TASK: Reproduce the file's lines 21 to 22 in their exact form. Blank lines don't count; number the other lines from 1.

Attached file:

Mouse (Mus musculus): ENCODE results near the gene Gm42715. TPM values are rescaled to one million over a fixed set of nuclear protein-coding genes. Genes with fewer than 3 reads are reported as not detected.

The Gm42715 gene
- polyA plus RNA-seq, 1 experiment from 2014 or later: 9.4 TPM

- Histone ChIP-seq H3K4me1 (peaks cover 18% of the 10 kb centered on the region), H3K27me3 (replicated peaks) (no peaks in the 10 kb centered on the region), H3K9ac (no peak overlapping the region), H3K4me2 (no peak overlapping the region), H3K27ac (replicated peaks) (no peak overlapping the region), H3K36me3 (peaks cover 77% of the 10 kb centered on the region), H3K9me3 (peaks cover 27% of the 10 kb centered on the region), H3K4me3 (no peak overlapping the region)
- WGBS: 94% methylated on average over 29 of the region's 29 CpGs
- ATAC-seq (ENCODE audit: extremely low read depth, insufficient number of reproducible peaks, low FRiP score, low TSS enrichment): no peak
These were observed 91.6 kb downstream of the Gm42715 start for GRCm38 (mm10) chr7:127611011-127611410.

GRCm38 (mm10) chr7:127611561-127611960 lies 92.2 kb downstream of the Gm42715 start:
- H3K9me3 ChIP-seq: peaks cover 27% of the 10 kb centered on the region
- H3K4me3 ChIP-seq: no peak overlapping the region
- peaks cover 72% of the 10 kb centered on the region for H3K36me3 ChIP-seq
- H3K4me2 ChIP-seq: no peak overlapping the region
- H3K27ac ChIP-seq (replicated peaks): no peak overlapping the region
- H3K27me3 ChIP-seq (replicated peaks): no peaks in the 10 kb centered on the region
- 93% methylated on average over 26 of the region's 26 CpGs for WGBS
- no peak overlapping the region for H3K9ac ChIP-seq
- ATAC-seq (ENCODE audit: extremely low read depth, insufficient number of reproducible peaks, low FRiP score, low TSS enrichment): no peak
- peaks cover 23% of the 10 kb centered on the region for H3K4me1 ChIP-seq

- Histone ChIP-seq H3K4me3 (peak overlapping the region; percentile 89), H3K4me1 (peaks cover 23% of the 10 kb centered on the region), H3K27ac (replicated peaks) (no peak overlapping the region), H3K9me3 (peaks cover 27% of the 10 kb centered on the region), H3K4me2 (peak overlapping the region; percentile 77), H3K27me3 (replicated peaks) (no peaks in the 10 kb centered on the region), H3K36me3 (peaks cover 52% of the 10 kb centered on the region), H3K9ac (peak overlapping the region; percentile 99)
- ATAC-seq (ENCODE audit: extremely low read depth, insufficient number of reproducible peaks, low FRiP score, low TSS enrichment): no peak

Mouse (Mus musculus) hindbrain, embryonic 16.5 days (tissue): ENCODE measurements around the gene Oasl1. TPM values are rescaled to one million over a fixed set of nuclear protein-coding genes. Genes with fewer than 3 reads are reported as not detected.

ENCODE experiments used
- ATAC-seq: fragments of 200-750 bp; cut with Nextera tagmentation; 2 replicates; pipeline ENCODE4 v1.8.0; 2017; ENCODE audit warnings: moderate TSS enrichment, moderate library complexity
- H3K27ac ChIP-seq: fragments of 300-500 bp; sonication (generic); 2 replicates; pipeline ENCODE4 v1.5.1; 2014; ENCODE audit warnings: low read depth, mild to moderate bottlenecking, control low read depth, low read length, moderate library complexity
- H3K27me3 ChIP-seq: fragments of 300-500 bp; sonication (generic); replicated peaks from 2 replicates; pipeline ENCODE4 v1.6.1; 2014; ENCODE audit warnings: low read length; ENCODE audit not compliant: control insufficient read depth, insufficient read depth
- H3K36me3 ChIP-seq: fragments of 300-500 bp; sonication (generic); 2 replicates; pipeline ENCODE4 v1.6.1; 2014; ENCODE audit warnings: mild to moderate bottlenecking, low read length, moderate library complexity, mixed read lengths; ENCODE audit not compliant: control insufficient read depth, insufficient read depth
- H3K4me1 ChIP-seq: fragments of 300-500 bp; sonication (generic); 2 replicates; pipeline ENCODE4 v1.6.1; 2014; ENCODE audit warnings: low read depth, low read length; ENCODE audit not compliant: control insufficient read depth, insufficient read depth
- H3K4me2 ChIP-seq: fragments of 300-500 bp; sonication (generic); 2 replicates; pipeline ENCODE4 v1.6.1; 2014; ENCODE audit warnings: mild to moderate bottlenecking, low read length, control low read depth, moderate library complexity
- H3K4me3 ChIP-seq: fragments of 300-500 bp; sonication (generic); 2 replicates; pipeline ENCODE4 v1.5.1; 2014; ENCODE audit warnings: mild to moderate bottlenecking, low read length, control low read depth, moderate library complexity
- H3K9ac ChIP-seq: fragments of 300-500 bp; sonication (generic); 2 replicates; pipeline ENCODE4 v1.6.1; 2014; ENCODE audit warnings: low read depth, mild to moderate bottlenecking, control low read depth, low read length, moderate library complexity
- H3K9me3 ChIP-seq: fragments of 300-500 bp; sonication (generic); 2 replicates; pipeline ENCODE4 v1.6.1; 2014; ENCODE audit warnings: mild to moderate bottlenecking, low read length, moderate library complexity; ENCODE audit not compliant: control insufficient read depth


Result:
Mouse (Mus musculus) hindbrain, embryonic 16.5 days (tissue): ENCODE measurements around the gene Oasl1. TPM values are rescaled to one million over a fixed set of nuclear protein-coding genes. Genes with fewer than 3 reads are reported as not detected.

ENCODE experiments used